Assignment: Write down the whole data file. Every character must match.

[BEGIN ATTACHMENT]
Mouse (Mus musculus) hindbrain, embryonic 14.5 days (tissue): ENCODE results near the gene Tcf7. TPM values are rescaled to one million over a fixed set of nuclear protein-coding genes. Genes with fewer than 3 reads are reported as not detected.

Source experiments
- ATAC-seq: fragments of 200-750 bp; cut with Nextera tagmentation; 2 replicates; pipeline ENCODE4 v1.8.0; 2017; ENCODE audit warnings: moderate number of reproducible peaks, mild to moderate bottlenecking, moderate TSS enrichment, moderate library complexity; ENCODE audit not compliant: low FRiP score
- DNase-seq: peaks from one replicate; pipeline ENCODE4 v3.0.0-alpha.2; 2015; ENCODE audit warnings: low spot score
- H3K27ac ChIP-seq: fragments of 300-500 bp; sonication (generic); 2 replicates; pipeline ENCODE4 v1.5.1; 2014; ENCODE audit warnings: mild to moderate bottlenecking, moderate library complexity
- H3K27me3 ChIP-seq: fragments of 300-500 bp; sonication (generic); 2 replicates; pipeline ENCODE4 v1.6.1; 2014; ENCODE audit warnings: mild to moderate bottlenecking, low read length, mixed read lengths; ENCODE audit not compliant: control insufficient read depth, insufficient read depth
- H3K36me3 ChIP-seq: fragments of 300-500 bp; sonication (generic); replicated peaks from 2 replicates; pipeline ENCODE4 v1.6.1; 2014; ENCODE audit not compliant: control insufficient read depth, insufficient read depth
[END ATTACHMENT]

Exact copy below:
Mouse (Mus musculus) hindbrain, embryonic 14.5 days (tissue): ENCODE results near the gene Tcf7. TPM values are rescaled to one million over a fixed set of nuclear protein-coding genes. Genes with fewer than 3 reads are reported as not detected.

Source experiments
- ATAC-seq: fragments of 200-750 bp; cut with Nextera tagmentation; 2 replicates; pipeline ENCODE4 v1.8.0; 2017; ENCODE audit warnings: moderate number of reproducible peaks, mild to moderate bottlenecking, moderate TSS enrichment, moderate library complexity; ENCODE audit not compliant: low FRiP score
- DNase-seq: peaks from one replicate; pipeline ENCODE4 v3.0.0-alpha.2; 2015; ENCODE audit warnings: low spot score
- H3K27ac ChIP-seq: fragments of 300-500 bp; sonication (generic); 2 replicates; pipeline ENCODE4 v1.5.1; 2014; ENCODE audit warnings: mild to moderate bottlenecking, moderate library complexity
- H3K27me3 ChIP-seq: fragments of 300-500 bp; sonication (generic); 2 replicates; pipeline ENCODE4 v1.6.1; 2014; ENCODE audit warnings: mild to moderate bottlenecking, low read length, mixed read lengths; ENCODE audit not compliant: control insufficient read depth, insufficient read depth
- H3K36me3 ChIP-seq: fragments of 300-500 bp; sonication (generic); replicated peaks from 2 replicates; pipeline ENCODE4 v1.6.1; 2014; ENCODE audit not compliant: control insufficient read depth, insufficient read depth